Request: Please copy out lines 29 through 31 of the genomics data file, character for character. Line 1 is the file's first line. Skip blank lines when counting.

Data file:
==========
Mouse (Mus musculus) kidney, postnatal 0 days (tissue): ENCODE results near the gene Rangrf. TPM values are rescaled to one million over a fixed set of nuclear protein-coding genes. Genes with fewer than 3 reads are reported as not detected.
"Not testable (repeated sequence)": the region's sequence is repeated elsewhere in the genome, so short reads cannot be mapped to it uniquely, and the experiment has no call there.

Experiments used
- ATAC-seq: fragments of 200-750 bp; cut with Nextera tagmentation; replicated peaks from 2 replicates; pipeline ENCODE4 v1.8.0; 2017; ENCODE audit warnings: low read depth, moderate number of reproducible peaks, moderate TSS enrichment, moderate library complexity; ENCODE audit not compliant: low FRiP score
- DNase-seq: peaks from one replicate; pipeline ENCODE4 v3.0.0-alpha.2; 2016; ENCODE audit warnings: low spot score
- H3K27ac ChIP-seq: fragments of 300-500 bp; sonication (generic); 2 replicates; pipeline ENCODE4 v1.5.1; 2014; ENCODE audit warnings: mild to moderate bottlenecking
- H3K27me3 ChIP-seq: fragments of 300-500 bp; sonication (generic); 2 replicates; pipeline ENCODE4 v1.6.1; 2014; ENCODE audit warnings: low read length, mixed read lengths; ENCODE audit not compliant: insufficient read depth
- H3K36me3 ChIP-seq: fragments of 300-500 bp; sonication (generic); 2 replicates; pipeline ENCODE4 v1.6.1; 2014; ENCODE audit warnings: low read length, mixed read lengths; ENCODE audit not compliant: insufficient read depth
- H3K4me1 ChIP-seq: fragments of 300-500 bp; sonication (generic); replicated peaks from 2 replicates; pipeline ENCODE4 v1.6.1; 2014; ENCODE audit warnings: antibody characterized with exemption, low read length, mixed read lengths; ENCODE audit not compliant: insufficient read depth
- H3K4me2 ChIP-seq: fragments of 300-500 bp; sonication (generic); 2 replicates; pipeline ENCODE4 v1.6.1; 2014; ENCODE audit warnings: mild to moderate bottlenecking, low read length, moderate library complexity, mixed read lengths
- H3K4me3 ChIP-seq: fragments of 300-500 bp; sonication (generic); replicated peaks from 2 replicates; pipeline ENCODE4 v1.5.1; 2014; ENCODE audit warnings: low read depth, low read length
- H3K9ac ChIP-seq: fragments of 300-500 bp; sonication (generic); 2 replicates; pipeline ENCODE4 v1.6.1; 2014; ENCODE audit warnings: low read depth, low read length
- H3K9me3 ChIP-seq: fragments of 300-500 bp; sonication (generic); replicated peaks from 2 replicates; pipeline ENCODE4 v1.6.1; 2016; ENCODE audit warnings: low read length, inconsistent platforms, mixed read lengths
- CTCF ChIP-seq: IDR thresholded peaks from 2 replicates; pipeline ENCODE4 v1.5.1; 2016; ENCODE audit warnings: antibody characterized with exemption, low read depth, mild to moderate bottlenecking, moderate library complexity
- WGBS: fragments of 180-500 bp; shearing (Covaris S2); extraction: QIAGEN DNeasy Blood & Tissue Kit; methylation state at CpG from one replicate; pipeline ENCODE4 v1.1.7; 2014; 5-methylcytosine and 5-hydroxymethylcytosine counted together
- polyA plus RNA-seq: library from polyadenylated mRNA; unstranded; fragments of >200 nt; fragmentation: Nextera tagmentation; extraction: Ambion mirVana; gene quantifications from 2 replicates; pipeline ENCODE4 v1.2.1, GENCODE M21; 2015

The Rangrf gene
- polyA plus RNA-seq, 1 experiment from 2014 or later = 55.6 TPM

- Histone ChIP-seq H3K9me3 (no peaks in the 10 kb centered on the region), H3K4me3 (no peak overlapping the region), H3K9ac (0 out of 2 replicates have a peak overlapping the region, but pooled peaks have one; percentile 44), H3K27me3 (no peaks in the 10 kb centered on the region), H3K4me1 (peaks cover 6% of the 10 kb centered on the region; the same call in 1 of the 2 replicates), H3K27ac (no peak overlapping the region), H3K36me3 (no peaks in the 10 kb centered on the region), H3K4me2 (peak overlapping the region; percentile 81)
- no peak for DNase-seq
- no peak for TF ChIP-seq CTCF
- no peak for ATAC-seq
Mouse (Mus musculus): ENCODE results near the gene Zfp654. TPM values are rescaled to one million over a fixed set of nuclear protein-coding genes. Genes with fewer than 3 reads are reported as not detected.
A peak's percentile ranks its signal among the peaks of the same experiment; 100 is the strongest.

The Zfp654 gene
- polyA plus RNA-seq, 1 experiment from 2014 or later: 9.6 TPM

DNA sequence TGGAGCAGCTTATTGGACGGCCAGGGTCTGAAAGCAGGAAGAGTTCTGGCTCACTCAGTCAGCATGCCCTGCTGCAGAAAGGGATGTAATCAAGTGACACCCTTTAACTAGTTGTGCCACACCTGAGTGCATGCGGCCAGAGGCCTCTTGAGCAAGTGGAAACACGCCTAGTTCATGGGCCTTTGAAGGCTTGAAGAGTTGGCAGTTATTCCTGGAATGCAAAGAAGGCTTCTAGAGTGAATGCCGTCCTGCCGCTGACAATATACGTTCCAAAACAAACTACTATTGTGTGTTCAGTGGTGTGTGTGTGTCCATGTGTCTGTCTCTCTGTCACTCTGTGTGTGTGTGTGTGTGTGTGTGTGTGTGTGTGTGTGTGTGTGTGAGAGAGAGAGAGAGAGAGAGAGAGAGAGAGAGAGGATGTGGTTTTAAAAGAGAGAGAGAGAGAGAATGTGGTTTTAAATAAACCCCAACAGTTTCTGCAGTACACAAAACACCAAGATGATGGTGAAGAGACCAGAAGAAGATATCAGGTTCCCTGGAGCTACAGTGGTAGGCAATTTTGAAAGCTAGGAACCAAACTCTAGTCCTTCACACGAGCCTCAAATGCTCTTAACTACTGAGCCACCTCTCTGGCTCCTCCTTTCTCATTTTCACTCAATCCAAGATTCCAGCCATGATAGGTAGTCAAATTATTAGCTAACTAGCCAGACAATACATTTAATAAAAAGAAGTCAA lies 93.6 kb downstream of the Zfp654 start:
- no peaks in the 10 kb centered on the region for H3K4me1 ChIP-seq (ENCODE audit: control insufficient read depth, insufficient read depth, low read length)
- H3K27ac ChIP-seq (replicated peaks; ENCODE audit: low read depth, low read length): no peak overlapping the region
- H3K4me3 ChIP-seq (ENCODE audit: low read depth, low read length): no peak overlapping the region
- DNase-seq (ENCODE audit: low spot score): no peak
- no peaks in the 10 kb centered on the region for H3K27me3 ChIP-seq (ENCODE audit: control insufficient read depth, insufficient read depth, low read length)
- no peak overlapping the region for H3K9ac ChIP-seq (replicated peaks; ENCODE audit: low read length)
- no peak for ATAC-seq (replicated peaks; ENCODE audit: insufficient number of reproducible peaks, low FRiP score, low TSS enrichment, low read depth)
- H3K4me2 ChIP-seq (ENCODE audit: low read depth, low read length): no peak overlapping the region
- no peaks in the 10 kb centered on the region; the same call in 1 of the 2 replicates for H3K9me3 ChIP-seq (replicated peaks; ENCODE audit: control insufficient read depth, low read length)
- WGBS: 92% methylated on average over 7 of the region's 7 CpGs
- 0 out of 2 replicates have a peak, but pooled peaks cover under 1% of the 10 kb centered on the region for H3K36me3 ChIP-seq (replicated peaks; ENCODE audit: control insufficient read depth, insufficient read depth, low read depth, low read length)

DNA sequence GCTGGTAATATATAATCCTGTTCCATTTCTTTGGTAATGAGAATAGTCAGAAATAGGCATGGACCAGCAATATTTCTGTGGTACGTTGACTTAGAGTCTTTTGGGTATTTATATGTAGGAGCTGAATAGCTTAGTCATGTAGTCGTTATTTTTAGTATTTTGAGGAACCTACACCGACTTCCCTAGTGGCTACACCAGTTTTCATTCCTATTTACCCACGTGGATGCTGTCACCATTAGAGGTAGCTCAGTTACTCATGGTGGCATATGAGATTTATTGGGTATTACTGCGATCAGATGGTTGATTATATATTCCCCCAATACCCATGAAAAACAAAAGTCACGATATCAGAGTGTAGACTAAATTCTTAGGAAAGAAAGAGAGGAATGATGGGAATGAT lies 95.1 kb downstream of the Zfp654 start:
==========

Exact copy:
- H3K27ac ChIP-seq (replicated peaks; ENCODE audit: low read depth, low read length): no peak overlapping the region
- H3K4me3 ChIP-seq (ENCODE audit: low read depth, low read length): no peak overlapping the region
- DNase-seq (ENCODE audit: low spot score): no peak